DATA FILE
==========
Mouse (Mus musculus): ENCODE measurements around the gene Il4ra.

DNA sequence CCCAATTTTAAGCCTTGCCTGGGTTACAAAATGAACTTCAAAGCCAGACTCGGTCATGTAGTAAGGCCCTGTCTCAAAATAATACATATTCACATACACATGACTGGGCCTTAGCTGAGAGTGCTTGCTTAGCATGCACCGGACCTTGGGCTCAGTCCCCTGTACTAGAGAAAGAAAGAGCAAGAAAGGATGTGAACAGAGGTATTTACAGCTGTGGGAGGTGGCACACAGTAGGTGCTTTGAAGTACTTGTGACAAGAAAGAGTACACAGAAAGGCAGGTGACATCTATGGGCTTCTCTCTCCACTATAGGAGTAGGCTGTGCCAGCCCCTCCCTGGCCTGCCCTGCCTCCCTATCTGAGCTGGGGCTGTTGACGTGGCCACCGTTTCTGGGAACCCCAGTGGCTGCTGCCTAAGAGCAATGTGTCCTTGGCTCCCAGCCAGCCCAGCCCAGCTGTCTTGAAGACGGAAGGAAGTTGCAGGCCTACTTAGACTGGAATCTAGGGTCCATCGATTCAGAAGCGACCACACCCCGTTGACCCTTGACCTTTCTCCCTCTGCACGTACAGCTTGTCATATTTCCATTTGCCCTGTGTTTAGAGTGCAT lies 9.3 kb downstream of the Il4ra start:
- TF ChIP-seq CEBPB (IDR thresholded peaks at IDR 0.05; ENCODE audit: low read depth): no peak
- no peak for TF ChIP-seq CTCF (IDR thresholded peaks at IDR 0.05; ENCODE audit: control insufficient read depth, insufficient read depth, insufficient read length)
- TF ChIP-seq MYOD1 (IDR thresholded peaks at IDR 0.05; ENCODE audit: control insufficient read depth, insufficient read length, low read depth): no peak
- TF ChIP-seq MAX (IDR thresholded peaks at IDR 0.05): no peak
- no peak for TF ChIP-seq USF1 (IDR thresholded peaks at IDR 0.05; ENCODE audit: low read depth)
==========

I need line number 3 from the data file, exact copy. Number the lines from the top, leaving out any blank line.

- TF ChIP-seq CEBPB (IDR thresholded peaks at IDR 0.05; ENCODE audit: low read depth): no peak